No PizzaMy wife and I have a habit that we practice around our girls and I think it has a lot of value for us all around, not just when we’re trying to set a good example.

We try to never say the words “I can’t eat that.”

Why?  Well, first of all, it’s a lie.  As it turns out, we are both adults and we can eat whatever we want at any time.  Telling our daughter’s that we CAN’T eat pizza, for example, is just not true.  (For the record, that photo is a version of Chicken Pizza from AltShift Dish.  I didn’t order a pizza for the sake of this post.)

To tell our kids that we can’t eat something would give them the impression that 1) we are being forced to follow someone else’s rules, and 2) we really wish we could have it, but woe are we, we simply can’t!  Oh, the agony!

In reality, we are doing something that WE chose to do.  Nobody has ever made us eat this way and nobody ever will.  Furthermore, we don’t value junk food so we aren’t being deprived of anything.  And therein lies the magic.

If you are constantly telling yourself that you CAN’T have things, you are subtly reminding yourself that what you are doing is a burden.

“This healthy lifestyle stuff?  Yeah, it’s horrible, but I HAVE to do it and I CAN’T eat what I want because I dislike my body just slightly more than I dislike living this way.”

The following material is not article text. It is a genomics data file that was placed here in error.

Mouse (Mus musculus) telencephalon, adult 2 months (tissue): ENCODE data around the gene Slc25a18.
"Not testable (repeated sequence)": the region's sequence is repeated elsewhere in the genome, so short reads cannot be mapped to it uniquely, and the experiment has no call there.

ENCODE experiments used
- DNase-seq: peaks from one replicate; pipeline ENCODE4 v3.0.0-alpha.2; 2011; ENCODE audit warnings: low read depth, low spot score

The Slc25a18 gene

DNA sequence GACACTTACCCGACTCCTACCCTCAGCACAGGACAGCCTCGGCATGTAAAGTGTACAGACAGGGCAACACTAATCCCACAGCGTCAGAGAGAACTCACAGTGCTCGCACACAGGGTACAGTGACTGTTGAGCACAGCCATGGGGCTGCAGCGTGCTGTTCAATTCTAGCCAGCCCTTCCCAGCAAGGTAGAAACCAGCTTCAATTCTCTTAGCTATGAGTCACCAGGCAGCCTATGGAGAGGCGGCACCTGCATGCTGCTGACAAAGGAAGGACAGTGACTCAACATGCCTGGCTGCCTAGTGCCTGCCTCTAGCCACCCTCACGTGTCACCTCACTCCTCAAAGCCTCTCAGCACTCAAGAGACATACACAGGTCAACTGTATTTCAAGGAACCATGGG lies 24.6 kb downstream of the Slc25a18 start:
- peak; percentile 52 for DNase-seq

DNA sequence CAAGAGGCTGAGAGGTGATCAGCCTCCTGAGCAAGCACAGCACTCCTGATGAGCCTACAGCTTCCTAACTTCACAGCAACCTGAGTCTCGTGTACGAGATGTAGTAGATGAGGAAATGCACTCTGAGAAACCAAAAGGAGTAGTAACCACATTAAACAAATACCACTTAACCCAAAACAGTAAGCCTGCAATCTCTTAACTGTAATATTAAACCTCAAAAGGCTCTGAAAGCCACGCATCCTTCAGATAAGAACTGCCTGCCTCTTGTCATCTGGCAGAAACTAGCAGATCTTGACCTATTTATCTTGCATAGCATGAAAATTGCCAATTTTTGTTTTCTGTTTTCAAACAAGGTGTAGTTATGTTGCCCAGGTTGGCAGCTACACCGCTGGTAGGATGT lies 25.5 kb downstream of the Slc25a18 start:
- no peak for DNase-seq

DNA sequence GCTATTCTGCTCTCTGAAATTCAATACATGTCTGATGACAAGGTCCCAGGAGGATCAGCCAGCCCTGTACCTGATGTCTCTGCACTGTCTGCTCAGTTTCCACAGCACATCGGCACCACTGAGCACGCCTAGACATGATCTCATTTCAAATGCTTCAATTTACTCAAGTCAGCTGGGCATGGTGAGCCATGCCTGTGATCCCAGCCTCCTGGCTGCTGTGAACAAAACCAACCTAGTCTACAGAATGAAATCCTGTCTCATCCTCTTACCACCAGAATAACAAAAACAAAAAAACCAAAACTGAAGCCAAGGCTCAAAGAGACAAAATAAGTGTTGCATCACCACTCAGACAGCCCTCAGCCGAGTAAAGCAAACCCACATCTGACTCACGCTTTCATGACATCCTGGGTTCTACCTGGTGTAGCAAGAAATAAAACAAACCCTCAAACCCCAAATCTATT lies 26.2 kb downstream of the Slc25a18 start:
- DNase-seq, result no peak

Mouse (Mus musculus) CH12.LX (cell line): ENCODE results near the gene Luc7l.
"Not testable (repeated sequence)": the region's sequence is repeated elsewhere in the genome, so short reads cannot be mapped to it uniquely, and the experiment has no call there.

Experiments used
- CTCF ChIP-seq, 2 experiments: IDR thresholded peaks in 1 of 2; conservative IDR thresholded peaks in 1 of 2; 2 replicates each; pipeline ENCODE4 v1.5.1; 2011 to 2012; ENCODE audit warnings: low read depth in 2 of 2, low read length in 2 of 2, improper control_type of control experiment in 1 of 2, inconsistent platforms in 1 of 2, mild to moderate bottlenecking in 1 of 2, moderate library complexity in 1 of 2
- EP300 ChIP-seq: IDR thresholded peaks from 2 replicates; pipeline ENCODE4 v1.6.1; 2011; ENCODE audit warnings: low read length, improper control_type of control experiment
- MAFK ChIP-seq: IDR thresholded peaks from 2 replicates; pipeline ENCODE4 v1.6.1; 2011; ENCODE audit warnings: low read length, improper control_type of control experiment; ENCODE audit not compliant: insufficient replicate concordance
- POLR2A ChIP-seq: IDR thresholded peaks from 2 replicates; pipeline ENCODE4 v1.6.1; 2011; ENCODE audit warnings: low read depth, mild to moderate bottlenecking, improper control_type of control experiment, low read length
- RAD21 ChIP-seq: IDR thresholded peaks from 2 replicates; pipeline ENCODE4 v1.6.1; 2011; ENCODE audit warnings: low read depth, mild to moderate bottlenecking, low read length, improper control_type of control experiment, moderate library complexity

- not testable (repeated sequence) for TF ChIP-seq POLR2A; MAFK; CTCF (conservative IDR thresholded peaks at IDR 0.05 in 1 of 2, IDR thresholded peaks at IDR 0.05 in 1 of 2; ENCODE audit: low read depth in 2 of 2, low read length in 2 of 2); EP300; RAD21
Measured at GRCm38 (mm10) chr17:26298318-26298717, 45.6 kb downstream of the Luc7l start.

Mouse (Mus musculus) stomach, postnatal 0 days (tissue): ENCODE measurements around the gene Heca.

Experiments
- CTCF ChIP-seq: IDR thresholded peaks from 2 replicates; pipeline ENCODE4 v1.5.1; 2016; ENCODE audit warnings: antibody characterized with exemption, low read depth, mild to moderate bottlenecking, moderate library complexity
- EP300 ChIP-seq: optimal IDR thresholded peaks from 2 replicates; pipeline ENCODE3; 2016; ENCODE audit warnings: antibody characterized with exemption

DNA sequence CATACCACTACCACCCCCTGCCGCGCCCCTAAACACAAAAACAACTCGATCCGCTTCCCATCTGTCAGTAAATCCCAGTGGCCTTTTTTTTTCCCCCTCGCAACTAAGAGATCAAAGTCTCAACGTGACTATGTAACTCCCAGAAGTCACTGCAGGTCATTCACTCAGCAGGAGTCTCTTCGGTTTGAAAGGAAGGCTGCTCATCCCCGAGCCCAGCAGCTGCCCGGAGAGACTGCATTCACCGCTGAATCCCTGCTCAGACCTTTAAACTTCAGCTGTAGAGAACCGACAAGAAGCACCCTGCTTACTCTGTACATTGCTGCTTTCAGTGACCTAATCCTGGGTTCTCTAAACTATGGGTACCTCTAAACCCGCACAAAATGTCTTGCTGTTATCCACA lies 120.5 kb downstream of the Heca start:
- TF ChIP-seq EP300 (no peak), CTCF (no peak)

Does that sound to you like the path to success?

Nope.

You can chalk all this up to semantics if you like, and you can pretend that how you talk to yourself doesn’t matter, but I can’t imagine anyone actually believing that she could create health, vitality, and (thereby) attractiveness with self-coaching like this.

Mindfully intervene.  Change your inner dialogue.  It’s important.

Categories: Fat Loss Psychology

10 comments

  1. I was guilty of that. I have improved my dialogue on this but once in while I have caught myself still saying it, but then I correct my statement.

  2. I’ve found power in saying “I don’t eat that” instead of “can’t”. Then it shows that it is a choice. Sort of like a vegetarian saying “I don’t eat meat”, I don’t eat breakfast cereal (or cake or a croissant or….). Then I quickly follow up with “I just feel better when I don’t”. That way no one can tell me I’m doing something wrong, because how could they know how I feel after eating something? By doing it that way, I circumvent the argument before it can even begin.

      • Jared I was struggling to find a replacement for ‘I can’t’ but ‘I don’t because I just feel better if i don’t’ works for me. I’ve been saying ‘I can’t’ up until now – I’ll try to change that and see what happens…

  3. I have learned to simply say “I wouldn’t care for any right now” This keeps the food pushers from trying to debate the merits of what they want me to eat. This is a great post, making our own “choices” instead of feeling deprived is definitely a great inner dialogue.

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